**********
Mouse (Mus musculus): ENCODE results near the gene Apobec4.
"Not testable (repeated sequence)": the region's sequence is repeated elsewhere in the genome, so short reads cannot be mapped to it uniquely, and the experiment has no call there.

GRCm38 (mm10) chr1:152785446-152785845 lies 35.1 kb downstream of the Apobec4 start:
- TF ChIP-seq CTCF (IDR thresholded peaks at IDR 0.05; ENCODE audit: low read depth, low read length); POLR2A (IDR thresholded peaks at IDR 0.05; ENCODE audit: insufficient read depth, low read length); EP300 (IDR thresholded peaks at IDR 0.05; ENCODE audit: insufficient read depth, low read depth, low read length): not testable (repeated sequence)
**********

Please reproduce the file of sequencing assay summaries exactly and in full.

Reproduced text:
Mouse (Mus musculus): ENCODE results near the gene Apobec4.
"Not testable (repeated sequence)": the region's sequence is repeated elsewhere in the genome, so short reads cannot be mapped to it uniquely, and the experiment has no call there.

GRCm38 (mm10) chr1:152785446-152785845 lies 35.1 kb downstream of the Apobec4 start:
- TF ChIP-seq CTCF (IDR thresholded peaks at IDR 0.05; ENCODE audit: low read depth, low read length); POLR2A (IDR thresholded peaks at IDR 0.05; ENCODE audit: insufficient read depth, low read length); EP300 (IDR thresholded peaks at IDR 0.05; ENCODE audit: insufficient read depth, low read depth, low read length): not testable (repeated sequence)